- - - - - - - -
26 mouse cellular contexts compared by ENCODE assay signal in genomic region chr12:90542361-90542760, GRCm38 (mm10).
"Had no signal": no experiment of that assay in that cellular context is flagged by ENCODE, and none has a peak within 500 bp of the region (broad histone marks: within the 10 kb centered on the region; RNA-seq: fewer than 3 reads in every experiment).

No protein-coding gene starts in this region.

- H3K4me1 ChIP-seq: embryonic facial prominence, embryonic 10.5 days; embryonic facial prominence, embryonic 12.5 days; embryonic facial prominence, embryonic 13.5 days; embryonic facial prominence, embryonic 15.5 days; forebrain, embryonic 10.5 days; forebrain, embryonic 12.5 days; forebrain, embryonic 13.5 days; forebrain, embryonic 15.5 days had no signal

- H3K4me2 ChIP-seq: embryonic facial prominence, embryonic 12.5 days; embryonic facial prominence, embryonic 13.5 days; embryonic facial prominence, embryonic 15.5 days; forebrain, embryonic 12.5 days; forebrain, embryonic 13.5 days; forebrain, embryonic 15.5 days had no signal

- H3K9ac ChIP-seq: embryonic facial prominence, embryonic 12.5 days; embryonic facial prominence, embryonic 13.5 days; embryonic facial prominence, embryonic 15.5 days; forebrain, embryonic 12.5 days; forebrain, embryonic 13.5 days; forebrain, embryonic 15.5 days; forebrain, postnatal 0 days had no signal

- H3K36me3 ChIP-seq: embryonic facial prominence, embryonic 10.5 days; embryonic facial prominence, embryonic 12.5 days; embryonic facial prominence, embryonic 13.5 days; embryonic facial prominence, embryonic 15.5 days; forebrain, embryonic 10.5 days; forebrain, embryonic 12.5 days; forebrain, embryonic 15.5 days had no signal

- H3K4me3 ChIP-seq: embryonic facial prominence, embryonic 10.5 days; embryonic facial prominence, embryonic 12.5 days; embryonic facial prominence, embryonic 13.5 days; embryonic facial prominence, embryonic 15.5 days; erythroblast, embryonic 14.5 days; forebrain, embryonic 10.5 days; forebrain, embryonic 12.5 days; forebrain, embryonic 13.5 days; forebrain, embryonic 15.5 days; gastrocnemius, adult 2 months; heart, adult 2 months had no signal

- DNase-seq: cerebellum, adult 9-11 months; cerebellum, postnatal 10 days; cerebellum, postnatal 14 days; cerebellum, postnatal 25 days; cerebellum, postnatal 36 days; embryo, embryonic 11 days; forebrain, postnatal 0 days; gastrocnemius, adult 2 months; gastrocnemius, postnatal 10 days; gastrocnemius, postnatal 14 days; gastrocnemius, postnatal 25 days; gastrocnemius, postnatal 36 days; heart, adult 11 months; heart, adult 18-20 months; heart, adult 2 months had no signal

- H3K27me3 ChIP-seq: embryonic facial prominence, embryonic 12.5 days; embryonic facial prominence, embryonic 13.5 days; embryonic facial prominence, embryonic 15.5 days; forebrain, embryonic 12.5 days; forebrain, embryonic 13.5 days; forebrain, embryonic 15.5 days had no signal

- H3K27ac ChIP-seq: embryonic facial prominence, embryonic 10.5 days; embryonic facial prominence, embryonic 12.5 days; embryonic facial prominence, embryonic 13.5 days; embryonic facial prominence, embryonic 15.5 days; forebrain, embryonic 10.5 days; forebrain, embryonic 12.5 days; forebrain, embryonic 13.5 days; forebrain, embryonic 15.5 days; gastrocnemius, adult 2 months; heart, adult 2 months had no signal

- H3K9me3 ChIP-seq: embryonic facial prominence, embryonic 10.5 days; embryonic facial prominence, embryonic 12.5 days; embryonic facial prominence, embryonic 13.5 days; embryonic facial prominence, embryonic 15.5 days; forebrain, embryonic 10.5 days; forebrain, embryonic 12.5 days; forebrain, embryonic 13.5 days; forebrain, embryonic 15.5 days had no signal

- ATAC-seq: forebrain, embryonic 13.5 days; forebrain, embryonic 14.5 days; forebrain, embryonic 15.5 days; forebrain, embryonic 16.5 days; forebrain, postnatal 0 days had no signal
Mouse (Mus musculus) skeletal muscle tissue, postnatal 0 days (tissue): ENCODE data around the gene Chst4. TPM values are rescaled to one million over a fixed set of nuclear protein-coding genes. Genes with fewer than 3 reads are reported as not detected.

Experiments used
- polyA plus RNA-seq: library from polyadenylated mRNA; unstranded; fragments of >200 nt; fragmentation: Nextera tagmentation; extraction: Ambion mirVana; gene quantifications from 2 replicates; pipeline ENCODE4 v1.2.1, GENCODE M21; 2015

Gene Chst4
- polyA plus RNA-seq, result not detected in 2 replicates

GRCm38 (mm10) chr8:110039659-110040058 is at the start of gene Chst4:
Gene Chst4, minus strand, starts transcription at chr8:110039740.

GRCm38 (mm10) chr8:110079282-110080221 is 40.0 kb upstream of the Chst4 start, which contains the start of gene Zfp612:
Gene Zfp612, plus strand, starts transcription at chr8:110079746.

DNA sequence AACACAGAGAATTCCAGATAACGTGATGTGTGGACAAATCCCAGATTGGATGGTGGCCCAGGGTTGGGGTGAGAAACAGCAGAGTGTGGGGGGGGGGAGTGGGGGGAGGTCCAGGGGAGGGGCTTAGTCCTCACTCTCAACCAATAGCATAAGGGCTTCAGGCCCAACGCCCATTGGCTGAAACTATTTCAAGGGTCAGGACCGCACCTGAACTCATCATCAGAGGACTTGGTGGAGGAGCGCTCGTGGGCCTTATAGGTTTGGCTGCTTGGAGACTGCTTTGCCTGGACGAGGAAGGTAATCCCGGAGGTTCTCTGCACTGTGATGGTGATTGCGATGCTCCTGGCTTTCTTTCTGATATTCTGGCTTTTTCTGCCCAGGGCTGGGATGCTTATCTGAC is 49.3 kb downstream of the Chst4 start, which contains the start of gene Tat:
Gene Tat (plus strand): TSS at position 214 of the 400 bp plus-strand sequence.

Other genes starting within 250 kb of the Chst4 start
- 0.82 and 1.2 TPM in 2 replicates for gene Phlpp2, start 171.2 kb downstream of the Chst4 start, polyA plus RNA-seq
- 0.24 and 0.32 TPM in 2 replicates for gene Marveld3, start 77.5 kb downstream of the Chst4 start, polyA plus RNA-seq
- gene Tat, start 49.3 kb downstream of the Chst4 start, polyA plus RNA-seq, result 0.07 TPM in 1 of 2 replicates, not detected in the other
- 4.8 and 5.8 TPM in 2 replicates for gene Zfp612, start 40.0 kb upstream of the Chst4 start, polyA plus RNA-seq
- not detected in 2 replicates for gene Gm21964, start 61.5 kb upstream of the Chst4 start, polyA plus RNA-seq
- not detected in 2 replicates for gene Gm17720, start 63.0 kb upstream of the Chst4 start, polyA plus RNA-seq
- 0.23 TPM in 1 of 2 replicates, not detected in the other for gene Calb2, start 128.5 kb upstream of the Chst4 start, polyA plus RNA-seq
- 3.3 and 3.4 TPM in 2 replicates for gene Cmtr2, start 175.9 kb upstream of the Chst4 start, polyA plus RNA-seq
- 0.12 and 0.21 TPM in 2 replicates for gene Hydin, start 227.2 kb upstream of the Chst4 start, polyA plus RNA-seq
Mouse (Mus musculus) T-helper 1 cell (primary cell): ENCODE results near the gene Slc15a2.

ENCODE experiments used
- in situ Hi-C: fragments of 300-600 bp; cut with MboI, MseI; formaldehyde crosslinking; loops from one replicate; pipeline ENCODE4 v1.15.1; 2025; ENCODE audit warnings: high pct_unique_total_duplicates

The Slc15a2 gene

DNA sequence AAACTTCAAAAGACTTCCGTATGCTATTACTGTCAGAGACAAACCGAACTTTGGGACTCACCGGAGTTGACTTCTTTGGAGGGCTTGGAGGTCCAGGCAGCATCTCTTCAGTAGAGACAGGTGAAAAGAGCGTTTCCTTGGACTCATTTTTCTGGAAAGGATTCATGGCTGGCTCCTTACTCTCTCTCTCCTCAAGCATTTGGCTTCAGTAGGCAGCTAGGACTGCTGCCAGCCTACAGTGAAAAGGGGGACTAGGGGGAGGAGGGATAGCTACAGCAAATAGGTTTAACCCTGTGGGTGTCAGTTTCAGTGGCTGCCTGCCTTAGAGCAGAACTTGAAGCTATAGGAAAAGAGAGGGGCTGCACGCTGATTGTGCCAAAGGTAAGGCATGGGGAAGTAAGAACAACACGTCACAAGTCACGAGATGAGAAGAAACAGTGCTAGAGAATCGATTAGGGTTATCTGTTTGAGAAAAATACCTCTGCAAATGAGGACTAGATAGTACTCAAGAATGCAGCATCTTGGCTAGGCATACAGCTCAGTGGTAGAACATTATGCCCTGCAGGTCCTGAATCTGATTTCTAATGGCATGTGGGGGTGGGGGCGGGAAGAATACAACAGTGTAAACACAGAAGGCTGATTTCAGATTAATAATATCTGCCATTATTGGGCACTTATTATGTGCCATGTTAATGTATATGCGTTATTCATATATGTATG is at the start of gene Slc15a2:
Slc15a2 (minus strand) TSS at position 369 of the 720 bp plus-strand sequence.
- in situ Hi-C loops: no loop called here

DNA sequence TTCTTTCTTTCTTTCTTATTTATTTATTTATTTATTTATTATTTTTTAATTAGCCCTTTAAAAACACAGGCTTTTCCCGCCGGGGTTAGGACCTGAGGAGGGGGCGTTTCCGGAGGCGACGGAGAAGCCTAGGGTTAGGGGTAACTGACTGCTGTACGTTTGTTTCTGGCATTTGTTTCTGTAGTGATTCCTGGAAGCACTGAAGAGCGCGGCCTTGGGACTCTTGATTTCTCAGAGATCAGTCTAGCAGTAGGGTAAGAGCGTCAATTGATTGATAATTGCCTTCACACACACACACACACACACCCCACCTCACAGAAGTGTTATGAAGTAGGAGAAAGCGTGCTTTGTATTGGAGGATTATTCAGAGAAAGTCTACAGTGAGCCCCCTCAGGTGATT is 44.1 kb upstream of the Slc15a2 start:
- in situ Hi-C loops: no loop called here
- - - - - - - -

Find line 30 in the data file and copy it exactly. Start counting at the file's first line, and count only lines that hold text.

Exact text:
- not detected in 2 replicates for gene Gm21964, start 61.5 kb upstream of the Chst4 start, polyA plus RNA-seq